Biodiversity

Short website news article about rat eradication on Chagos Islands in the Indian Ocean and how bird populations increase without rat predation increasing nutrients from bird guano into the coral reefs; cites letter article in Springer Nature - Seabirds enhance coral reef productivity and functioning inthe absence of invasive rats, Nichaolas A.J. Graham, Shaun K. Wilson, Peter Carr, Andrew S. Hoey, Simon Jennings, M. Aaron MacNeil https://doi.org/10.1038/s41586-018-0202-3

The impacts of house mice (Mus musculus), one of four invasive rodent species in New Zealand, are only clearly revealed on islands and fenced sanctuaries without rats and other invasive predators which suppress mouse populations, influence their behaviour, and confound their impacts. When the sole invasive mammal on islands, mice can reach high densities and influence ecosystems in similar ways to rats.

Following the incursion of rats (Rattus rattus) on Taukihepa (Big South Cape Island; 93.9 km²) off southern New Zealand in 1963, and the subsequent extirpation of several endemic species, the New Zealand Wildlife Service realised that, contrary to general belief at the time, introduced predators do not reach a natural balance with native species and that a safe breeding habitat for an increasing number of ‘at risk’ species was urgently needed.

Global biodiversity loss is disproportionately rapid on islands, where invasive species are a major driver of extinctions. To inform conservation planning aimed at preventing extinctions, we identify the distribution and biogeographic patterns of highly threatened terrestrial vertebrates (classified by the International Union for Conservation of Nature) and invasive vertebrates on ~465,000 islands worldwide by conducting a comprehensive literature review and interviews with more than 500 experts.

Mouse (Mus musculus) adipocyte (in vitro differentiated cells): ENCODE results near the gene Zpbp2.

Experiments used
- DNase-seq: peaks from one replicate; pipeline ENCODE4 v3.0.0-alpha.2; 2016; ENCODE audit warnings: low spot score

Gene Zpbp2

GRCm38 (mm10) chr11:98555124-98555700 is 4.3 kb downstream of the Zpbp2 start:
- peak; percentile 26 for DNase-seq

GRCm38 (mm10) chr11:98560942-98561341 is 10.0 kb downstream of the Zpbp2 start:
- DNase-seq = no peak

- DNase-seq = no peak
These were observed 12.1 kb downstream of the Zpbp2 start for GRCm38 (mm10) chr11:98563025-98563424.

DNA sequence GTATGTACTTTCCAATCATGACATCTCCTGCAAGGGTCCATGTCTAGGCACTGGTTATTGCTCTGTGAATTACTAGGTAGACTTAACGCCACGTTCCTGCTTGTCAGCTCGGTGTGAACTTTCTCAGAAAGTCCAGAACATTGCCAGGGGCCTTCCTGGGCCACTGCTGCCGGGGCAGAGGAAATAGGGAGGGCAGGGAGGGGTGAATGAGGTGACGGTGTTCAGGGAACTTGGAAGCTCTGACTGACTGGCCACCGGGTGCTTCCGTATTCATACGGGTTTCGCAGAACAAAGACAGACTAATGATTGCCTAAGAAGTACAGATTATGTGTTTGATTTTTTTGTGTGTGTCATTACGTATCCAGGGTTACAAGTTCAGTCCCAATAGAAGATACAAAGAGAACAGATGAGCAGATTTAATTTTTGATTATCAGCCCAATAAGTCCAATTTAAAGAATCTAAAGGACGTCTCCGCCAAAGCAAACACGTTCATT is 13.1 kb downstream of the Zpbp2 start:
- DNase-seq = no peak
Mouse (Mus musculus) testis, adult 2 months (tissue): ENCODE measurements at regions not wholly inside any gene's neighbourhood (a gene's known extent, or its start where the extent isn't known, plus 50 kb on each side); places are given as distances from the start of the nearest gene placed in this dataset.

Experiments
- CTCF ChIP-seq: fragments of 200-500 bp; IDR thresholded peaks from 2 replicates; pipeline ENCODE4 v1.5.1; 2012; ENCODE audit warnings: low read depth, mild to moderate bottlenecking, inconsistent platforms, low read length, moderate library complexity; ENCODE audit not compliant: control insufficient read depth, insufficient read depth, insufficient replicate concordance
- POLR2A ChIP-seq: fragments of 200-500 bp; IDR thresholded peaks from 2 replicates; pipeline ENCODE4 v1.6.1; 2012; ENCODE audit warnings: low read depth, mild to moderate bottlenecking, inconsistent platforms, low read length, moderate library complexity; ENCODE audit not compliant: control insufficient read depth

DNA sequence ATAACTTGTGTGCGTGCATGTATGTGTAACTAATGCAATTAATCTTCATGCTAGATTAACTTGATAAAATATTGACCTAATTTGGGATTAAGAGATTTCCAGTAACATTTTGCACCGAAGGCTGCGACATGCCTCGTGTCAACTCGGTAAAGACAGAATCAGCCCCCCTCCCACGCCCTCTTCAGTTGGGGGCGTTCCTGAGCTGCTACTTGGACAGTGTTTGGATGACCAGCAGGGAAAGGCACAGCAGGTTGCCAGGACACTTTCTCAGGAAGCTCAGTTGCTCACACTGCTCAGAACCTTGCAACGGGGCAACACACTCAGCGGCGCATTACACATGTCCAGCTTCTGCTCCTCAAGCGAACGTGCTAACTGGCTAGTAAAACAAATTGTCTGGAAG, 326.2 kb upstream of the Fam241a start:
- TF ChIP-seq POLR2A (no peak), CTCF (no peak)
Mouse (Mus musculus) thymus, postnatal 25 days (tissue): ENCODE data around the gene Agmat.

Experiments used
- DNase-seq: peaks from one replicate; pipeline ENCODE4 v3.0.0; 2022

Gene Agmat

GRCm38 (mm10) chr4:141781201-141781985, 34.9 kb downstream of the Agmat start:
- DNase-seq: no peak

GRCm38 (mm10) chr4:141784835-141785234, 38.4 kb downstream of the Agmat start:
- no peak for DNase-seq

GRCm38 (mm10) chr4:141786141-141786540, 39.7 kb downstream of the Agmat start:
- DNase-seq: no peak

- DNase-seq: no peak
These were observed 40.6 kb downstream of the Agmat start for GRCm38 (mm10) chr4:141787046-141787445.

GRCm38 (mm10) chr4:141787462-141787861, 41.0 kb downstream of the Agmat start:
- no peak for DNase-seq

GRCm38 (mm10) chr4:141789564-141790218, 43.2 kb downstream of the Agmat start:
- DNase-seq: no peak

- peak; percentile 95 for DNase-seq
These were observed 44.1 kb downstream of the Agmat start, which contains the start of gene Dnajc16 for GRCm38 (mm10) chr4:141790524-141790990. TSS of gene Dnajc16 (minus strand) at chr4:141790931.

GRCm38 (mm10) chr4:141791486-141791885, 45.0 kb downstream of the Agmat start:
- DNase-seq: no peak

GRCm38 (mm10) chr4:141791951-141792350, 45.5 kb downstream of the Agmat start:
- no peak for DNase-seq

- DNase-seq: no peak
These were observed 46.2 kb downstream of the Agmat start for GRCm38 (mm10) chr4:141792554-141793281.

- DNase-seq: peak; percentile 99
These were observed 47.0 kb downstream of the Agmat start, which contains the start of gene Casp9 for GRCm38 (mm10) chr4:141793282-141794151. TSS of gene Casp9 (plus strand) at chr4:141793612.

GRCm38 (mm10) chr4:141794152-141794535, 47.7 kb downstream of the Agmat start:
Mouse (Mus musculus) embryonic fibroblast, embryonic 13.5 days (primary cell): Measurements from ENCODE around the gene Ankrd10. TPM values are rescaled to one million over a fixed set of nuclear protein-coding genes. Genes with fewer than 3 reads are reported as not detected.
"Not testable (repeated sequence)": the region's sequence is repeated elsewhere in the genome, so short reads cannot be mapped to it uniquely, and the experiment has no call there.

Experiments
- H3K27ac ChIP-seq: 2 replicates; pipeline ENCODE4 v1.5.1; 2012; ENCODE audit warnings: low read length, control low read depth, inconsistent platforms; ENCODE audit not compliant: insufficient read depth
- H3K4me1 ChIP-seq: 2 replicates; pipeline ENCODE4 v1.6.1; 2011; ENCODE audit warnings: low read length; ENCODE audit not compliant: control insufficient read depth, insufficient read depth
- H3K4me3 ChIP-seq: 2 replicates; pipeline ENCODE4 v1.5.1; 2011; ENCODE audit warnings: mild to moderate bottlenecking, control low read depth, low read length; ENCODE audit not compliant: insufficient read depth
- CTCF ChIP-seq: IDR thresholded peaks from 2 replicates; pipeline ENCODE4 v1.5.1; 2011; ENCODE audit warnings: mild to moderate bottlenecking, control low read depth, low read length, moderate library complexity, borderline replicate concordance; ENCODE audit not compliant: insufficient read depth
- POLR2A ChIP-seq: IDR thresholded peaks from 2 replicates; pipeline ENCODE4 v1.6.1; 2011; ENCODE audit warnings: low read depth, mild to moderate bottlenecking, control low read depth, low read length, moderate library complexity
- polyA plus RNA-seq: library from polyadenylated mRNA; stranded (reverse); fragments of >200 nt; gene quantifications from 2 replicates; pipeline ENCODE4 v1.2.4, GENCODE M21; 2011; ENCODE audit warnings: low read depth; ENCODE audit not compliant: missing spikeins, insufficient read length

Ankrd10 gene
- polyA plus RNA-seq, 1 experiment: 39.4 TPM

Marine invasive species have received much less attention than terrestrial species worldwide. In the Pacific, the marine environment provides us with a significant part of our diet and income. Marine Managed Areas focus on protecting these important resources for livelihood purposes, biodiversity and ecosystem function, tourism and many other benefits. Although invasive species management is more difficult in the marine environment, it is not something we can neglect, and the efforts we put in need to increase. This guide seeks to provide some options for this management.

The biodiversity of the Solomon Islands, in general, is in good health. Low human population density, uninhabited islands, difficulties to access and use natural resources, and customary and legal protection, in various ways, can help explain this. Threats to the country’s biodiversity are mainly localized and vary across islands, biomes, ecosystems, corridors and taxonomy. In recent years habitat destruction and overexploitation of wildlife has had enormous pressure on all types of biomes.

The book presents an analysis of the ecological, economic and social threats posed by the introduction and spread of non-native species. It provides a comprehensive description of impacts of non-native species from all five kingdoms of life across all ecosystems of the world. New insights into the impacts arising from biological invasions are generated through taking an ecosystem services perspective.

Global biodiversity loss is disproportionately rapid on islands, where invasive species are a major driver of extinctions. To inform conservation planning aimed at preventing extinctions, we identify the distribution and biogeographic patterns of highly threatened terrestrial vertebrates (classified by the International Union for Conservation of Nature) and invasive vertebrates on ~465,000 islands worldwide by conducting a comprehensive literature review and interviews with more than 500 experts.

On 20 November 2006 the Biological Diversity Advisory Committee (BDAC), whose role it was to advise the then Australian Government Minister for the Environment and Heritage, held a one day workshop in Canberra on climate change and invasive species’ impacts on biodiversity. Eight talks were given, followed by a session of free discussion. Most attendees were experts from government departments, universities, the Commonwealth Scientific and Industrial Research Organisation (CSIRO) and cooperative research centres (CRCs).